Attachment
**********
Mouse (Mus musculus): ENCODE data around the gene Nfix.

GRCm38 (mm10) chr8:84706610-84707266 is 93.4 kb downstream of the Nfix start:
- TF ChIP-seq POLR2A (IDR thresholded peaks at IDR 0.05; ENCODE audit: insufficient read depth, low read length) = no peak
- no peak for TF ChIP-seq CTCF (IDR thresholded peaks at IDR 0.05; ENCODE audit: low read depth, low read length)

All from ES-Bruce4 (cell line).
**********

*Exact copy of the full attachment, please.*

Mouse (Mus musculus): ENCODE data around the gene Nfix.

GRCm38 (mm10) chr8:84706610-84707266 is 93.4 kb downstream of the Nfix start:
- TF ChIP-seq POLR2A (IDR thresholded peaks at IDR 0.05; ENCODE audit: insufficient read depth, low read length) = no peak
- no peak for TF ChIP-seq CTCF (IDR thresholded peaks at IDR 0.05; ENCODE audit: low read depth, low read length)

All from ES-Bruce4 (cell line).